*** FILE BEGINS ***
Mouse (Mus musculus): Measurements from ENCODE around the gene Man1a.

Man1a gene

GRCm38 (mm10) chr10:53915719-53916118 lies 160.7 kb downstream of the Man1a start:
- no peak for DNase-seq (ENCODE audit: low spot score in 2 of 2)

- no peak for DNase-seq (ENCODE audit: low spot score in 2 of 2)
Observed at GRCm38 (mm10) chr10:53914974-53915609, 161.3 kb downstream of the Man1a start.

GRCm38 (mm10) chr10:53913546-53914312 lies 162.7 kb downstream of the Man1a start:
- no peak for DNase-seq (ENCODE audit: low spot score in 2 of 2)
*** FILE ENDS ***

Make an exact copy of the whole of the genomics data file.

Mouse (Mus musculus): Measurements from ENCODE around the gene Man1a.

Man1a gene

GRCm38 (mm10) chr10:53915719-53916118 lies 160.7 kb downstream of the Man1a start:
- no peak for DNase-seq (ENCODE audit: low spot score in 2 of 2)

- no peak for DNase-seq (ENCODE audit: low spot score in 2 of 2)
Observed at GRCm38 (mm10) chr10:53914974-53915609, 161.3 kb downstream of the Man1a start.

GRCm38 (mm10) chr10:53913546-53914312 lies 162.7 kb downstream of the Man1a start:
- no peak for DNase-seq (ENCODE audit: low spot score in 2 of 2)